Hence, a person who favors this argument may state “I’ve got nothing to hide” and therefore does not express opposition to government surveillance. Bennett explained that most people “go through their daily lives believing that surveillance processes are not directed at them, but at the miscreants and wrongdoers” and that “the dominant orientation is that mechanisms of surveillance are directed at others” despite “evidence that the monitoring of individual behavior has become routine and everyday”. It found that, in the words of Kirsty Best, author of “Living in the control society Surveillance, users and digital screen technologies”, “fully employed, middle to middle-upper income earners articulated similar beliefs about not being targeted for surveillance” compared to other respondents who did not show concern, and that “In how to hide when a pdf was created cases, respondents expressed the view that they were not doing anything wrong, or that they had nothing to hide.
One of the clearest features of our subjects’ privacy perceptions and practices was their passivity towards the issue. According to the study, men who were self-employed initially used the “nothing to hide” argument before shifting to an argument in which they perceived surveillance to be a nuisance instead of a threat. Arguing that you don’t care about the right to privacy because you have nothing to hide is no different than saying you don’t care about free speech because you have nothing to say. I don’t care about this right. I don’t have this right, because I’ve got to the point where I have to justify it. The way rights work is, the government has to justify its intrusion into your rights. Solove wrote “When engaged directly, the nothing-to-hide argument can ensnare, for it forces the debate to focus on its narrow understanding of privacy.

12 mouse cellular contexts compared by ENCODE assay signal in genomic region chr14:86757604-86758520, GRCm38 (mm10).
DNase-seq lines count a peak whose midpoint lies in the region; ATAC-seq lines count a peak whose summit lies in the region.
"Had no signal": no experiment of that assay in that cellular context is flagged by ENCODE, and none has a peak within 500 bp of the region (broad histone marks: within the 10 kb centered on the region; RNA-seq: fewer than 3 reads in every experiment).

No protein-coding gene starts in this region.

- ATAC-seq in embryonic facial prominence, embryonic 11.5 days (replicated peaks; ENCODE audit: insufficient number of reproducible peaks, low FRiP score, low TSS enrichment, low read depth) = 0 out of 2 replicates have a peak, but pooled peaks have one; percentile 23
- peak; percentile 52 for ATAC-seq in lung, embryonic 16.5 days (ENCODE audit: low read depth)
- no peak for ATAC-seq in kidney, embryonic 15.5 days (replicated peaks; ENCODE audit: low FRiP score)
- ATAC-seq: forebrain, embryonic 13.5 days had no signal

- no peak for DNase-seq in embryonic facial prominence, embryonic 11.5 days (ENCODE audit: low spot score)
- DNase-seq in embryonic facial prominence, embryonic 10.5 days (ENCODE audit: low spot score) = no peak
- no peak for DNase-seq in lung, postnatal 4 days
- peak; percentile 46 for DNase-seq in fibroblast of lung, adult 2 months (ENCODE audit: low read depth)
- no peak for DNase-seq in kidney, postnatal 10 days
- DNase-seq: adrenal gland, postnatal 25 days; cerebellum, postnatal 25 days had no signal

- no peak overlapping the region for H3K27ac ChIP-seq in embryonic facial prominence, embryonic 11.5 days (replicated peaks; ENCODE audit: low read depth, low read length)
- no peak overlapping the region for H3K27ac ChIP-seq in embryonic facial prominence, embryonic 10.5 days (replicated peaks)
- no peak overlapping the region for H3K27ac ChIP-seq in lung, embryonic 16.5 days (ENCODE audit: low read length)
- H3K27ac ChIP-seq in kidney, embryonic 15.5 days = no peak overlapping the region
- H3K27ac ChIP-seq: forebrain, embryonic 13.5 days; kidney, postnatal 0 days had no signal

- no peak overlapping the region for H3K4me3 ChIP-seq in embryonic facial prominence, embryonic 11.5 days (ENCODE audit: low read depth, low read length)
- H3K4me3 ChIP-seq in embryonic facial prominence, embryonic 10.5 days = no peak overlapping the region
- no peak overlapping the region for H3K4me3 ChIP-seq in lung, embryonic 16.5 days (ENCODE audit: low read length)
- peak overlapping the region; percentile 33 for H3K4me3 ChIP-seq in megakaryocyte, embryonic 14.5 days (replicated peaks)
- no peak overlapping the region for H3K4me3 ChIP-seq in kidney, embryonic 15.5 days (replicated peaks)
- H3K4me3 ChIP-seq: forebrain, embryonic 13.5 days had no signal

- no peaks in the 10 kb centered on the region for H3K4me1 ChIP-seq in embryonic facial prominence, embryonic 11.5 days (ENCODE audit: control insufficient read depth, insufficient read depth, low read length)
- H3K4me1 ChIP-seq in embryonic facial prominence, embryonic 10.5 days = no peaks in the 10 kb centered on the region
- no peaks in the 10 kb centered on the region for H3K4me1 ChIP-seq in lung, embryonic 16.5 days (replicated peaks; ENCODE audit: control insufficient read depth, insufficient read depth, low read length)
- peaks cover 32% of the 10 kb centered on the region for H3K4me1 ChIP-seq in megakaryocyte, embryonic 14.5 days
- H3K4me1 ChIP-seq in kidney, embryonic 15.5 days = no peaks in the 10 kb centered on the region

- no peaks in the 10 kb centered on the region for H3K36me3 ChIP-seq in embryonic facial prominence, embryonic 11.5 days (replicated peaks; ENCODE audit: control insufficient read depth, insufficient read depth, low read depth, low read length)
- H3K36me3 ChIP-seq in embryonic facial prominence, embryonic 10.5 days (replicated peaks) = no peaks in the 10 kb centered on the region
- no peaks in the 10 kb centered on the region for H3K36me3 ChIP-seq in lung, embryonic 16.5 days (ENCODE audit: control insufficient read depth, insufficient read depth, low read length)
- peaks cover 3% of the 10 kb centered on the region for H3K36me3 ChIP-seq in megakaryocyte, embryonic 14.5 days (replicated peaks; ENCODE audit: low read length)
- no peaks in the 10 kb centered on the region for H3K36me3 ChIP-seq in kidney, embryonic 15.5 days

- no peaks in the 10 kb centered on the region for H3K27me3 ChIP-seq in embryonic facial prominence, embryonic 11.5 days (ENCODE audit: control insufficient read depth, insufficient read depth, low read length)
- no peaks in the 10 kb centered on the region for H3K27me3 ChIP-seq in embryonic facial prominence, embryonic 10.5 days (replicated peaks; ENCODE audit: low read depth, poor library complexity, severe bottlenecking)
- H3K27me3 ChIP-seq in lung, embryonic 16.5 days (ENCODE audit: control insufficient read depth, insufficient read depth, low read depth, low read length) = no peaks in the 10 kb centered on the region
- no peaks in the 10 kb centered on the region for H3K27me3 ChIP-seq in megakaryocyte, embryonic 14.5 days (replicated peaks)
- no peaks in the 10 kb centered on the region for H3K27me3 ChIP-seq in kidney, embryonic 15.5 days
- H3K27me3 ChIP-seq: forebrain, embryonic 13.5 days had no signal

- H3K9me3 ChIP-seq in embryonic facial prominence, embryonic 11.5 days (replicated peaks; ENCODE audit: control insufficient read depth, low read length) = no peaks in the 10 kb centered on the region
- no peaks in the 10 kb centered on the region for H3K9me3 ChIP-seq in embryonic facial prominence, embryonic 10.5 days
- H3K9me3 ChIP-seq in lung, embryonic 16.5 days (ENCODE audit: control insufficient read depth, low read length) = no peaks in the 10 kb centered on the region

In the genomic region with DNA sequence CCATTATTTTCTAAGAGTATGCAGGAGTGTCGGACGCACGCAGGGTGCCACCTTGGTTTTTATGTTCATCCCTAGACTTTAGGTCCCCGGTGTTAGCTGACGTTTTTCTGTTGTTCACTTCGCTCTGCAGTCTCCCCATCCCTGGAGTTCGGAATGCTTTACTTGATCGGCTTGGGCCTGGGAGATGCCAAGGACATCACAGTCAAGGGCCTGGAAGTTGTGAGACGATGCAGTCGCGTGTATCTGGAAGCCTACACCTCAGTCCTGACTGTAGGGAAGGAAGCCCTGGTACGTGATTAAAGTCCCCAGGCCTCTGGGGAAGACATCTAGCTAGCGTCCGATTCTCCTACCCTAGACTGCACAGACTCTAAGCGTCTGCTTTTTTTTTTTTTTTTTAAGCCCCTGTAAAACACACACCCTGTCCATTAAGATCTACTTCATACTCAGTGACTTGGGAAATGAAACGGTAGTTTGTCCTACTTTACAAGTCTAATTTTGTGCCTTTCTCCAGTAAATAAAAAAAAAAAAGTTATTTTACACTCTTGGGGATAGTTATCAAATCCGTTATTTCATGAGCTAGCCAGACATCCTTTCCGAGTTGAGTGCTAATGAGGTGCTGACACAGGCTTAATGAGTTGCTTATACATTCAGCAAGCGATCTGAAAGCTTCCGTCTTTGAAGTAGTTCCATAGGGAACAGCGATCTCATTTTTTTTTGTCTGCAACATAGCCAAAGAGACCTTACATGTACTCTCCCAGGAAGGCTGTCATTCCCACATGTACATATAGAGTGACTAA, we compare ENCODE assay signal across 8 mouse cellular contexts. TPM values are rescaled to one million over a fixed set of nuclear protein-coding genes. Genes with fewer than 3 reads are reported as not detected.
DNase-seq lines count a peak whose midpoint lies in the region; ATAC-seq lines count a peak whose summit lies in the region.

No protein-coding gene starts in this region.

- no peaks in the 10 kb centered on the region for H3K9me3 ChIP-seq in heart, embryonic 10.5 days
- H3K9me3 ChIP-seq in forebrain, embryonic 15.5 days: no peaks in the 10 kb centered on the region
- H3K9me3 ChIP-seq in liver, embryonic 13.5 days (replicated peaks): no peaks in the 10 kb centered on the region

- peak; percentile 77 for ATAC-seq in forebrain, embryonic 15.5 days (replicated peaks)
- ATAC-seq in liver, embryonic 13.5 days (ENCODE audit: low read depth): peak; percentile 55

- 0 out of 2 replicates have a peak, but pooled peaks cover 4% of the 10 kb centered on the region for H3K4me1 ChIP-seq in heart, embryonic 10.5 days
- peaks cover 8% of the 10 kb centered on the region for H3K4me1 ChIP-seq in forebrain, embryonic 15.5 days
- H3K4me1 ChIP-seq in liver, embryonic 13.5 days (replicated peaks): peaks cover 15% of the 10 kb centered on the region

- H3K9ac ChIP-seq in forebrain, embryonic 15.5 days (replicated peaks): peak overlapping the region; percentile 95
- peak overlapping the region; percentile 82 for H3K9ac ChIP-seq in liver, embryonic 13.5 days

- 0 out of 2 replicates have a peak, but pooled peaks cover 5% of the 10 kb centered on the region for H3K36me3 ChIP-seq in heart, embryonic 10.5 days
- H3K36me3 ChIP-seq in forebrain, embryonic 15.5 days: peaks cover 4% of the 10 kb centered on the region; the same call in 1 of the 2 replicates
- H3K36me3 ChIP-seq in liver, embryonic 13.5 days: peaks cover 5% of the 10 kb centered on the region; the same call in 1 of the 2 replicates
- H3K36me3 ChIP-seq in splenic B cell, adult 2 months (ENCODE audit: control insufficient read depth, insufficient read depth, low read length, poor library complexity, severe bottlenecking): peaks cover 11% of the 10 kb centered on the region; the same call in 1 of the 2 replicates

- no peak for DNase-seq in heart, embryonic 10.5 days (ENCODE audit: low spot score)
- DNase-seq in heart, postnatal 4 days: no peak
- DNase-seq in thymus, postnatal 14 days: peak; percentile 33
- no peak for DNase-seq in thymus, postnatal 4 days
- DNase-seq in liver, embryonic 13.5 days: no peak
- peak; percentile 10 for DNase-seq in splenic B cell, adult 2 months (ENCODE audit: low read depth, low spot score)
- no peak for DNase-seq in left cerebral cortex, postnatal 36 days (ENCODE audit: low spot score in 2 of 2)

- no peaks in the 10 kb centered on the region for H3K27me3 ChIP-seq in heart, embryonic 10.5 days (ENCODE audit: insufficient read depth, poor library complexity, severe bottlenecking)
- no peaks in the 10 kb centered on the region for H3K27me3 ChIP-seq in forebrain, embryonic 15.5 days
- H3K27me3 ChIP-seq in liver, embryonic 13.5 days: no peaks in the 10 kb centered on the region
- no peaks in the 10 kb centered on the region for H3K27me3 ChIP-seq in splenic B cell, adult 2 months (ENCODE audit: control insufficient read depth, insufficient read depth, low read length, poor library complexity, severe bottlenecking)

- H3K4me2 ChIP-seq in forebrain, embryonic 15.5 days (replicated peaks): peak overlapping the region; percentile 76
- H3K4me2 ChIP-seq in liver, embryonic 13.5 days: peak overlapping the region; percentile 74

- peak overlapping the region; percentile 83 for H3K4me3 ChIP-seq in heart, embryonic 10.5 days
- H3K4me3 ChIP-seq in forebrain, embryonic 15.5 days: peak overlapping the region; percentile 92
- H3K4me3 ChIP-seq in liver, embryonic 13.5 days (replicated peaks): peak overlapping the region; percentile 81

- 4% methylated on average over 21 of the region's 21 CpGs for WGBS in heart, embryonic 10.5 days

But when confronted with the plurality of privacy problems implicated by government data collection and use beyond surveillance and disclosure, the nothing-to-hide argument, in the end, has nothing to say. Here we are rejecting the view that privacy interests are the sorts of things that can be traded for security. He also stated that surveillance can disproportionately affect certain groups in society based on appearance, ethnicity, and religion. Moore maintains that there are at least three other problems with the “nothing to hide” argument. First, if individuals have privacy rights, then invoking “nothing to hide” is irrelevant. Privacy, understood as a right to control access to and uses of spaces, locations, and personal information, means that it is the right holder who determines access. To drive this point home Moore offers the following case.
Imagine upon exiting your house one day you find a person searching through your trash painstakingly putting the shredded notes and documents back together. Second, individuals may wish to hide embarrassing behavior or conduct not accepted by the dominant culture. Consider someone’s sexual or medical history. Imagine someone visiting a library to learn about alternative lifestyles not accepted by the majority. Finally, Moore argues that “nothing to hide,” if taken seriously, could be used against government agents, politicians, and CEO’s. Moore argues that the NSA agent, politician, police chief, and CEO have nothing to hide so they should embrace total transparency like the rest of us.
But they don’t and when given the technological tools to watch, the politician, police chief, or CEO are almost always convinced that watching others is a good thing. If one would give me six lines written by the hand of the most honest man, I would find something in them to have him hanged”, referring to how a state government can find aspects in a person’s life in order to prosecute or blackmail that individual. Schneier also argued “Too many wrongly characterize the debate as ‘security versus privacy. The real choice is liberty versus control. People do not need to have “something to hide” in order to hide “something”.